Bankruptcy Law

Frequently Asked Bankruptcy Law Questions

What is a Chapter 7 bankruptcy?
A Chapter 7 bankruptcy is the most common bankruptcy filed by individuals.  The vast majority of people who file a Chapter 7 bankruptcy discharge (eliminate) their debts while they continue to keep all their property.

What are exemptions?
Exemptions are the laws that protect a Debtor’s assets, including your house and vehicle.

If I file for a Chapter 7 bankruptcy will I be able to keep all of my property?
It depends.  A Chapter 7 bankruptcy is called a “liquidation” bankruptcy because if you have any assets that are not “exempt”, a bankruptcy trustee liquidates or sells your property and distributes the proceeds to your creditors.  In Massachusetts, there is an exemption of up to $500,000 of equity in your house and $7,500 of equity in an automobile necessary for the debtor’s transportation or $15,000 of equity if you are 60 years old or older. In Connecticut there is an exemption up to $75,000 per person of equity in a house and $3,500 in an automobile. However, if you have a mortgage or a car loan, you are required to continue to pay those secured debts in order to keep your house or car.

What is a creditor/debtor?
A creditor is the individual, bank, taxing authority, or other company that is owed money.  A debtor is the person who owes money.

What is secured/unsecured debt?
A secured debt is a loan secured by collateral, like a mortgage or car loan.  The agreement between the bank and the debtor is that if the debtor does not pay the loan the bank will foreclose or repossess the collateral that you agreed would be collateral.  An unsecured debt has no collateral, credit cards, medical expenses and personal loans are all examples of unsecured debts.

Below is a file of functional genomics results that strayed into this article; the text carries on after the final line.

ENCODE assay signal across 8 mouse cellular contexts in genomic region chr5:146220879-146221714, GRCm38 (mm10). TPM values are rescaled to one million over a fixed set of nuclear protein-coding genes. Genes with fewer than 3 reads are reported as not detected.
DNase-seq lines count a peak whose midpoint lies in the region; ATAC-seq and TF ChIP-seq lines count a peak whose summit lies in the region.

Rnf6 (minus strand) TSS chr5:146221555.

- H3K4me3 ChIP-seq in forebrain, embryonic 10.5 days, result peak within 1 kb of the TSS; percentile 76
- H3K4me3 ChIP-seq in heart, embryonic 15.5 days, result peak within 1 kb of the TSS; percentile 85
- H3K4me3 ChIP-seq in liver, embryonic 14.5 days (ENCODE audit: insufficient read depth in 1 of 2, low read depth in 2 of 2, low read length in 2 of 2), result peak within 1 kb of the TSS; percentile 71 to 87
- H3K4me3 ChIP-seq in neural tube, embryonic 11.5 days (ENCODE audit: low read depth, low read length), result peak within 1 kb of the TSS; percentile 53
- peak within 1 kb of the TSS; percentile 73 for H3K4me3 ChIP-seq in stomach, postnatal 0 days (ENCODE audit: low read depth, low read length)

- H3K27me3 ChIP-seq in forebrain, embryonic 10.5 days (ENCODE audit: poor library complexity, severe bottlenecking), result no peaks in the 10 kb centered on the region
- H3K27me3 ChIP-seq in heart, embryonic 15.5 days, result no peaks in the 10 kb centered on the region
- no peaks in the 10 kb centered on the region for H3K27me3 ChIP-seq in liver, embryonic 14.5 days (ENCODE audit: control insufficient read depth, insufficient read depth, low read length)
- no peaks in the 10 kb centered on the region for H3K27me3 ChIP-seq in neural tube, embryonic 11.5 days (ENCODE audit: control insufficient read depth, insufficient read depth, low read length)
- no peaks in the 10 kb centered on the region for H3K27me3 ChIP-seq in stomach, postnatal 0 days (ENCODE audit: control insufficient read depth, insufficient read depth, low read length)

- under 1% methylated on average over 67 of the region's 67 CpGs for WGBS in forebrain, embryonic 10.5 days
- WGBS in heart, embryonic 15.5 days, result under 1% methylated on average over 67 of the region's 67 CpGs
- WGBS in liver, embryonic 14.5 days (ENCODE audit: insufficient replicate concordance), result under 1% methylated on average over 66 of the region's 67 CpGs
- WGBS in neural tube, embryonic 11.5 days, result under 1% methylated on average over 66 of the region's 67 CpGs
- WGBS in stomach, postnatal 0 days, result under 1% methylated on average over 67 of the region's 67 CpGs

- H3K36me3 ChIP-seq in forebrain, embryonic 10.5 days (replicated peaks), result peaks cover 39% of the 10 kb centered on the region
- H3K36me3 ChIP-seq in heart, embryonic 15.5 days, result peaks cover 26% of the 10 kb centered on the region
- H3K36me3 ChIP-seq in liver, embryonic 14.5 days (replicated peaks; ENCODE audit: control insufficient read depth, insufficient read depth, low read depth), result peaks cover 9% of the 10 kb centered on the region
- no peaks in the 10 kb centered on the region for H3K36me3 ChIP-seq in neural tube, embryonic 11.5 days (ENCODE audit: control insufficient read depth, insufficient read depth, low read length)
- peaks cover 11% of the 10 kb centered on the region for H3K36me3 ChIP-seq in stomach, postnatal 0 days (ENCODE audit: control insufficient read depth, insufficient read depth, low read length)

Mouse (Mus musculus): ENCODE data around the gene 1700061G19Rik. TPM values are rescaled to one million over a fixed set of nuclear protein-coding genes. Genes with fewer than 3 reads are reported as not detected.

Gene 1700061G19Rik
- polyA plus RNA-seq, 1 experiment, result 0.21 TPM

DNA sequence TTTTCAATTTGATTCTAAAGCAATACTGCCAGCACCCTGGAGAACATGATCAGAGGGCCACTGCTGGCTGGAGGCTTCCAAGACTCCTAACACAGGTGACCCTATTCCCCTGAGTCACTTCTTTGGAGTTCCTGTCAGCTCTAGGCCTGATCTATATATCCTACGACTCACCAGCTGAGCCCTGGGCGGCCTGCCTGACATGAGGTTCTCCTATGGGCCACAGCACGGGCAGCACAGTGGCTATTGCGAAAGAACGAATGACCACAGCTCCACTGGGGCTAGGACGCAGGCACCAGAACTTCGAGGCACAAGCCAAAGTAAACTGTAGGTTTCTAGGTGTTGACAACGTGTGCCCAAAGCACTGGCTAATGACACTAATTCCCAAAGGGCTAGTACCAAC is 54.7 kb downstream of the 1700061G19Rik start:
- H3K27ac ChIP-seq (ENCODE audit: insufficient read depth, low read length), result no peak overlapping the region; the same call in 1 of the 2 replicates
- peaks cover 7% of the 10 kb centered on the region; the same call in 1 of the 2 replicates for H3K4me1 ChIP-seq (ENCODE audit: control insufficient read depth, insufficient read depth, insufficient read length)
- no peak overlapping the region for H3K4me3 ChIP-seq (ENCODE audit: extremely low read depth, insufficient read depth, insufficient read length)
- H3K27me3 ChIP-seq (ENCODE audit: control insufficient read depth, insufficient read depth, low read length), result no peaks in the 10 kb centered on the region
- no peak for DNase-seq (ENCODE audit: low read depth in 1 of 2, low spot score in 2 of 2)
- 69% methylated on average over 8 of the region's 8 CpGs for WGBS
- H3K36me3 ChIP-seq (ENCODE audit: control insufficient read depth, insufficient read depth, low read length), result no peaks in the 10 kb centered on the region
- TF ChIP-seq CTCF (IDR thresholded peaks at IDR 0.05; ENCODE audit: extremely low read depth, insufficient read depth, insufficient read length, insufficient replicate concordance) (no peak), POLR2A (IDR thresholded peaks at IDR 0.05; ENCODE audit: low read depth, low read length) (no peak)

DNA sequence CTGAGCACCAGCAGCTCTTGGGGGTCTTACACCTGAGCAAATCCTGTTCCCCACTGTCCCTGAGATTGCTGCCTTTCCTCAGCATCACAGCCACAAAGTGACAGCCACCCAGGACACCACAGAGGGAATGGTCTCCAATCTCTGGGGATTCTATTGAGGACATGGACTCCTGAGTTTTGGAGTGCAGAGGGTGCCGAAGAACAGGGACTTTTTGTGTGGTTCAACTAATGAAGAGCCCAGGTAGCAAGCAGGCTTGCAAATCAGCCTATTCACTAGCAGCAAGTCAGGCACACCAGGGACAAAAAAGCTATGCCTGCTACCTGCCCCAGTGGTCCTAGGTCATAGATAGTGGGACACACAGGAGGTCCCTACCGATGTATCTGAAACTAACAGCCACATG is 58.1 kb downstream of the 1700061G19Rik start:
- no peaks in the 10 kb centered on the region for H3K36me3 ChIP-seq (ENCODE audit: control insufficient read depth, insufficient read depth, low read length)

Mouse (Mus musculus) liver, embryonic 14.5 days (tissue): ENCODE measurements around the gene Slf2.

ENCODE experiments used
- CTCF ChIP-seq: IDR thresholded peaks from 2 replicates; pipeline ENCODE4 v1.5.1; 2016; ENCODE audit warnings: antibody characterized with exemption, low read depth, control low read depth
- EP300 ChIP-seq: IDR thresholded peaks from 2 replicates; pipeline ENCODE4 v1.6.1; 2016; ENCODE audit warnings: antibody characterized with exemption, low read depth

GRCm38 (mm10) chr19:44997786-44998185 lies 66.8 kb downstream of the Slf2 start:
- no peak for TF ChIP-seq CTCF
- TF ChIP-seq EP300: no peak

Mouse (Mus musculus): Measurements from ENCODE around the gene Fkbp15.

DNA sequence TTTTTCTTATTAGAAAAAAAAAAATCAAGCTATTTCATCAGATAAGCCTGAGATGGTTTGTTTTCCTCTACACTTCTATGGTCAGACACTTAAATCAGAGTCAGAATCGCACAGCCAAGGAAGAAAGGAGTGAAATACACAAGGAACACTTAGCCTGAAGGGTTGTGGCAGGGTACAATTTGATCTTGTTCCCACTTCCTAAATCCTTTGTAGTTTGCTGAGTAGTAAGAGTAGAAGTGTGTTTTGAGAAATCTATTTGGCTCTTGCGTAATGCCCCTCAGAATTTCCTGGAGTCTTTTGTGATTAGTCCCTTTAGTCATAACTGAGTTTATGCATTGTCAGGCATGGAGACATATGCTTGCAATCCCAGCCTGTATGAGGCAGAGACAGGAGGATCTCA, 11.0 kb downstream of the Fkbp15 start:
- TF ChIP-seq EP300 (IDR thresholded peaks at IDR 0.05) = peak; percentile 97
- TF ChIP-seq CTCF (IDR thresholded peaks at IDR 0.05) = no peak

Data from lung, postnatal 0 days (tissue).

What is a Chapter 13 bankruptcy?
A Chapter 13 bankruptcy is a repayment plan.  It lasts from 3-5 years and it is often filed to prevent a foreclosure.  In a Chapter 13 bankruptcy the debtor is able to pay the mortgage arrears over the course of the bankruptcy while at the same time making regular monthly mortgage payments.

What is the means test?
The means test is a mathematical formula used to determine whether a debtor qualifies for Chapter 7.  The test starts by comparing the debtor’s and their spouse’s previous six months of income to the median income for their household size in their state.  If the debtor is above the median income, then there is a more complicated analysis of expenses to determine whether they can pass the means test and file Chapter 7.  If a debtor fails the means test, they will still qualify for bankruptcy, however, they would usually file a Chapter 13 bankruptcy.

What is the automatic stay?
When someone files a bankruptcy case, the automatic stay goes into effect.  It is a law that requires all creditors to stop all collection efforts.  It is the automatic stay that can prevent a foreclosure and can prevent or stop wage garnishments.

What is a reaffirmation agreement?
A reaffirmation agreement is a contract that places the Debtor (person who filed bankruptcy) and creditor (usually a bank) in the same position they were in before the Debtor filed bankruptcy.

Should I sign the reaffirmation agreement? 
That is a complex question that depends on your particular situation.  You should hire an experienced bankruptcy attorney to help you with that decision.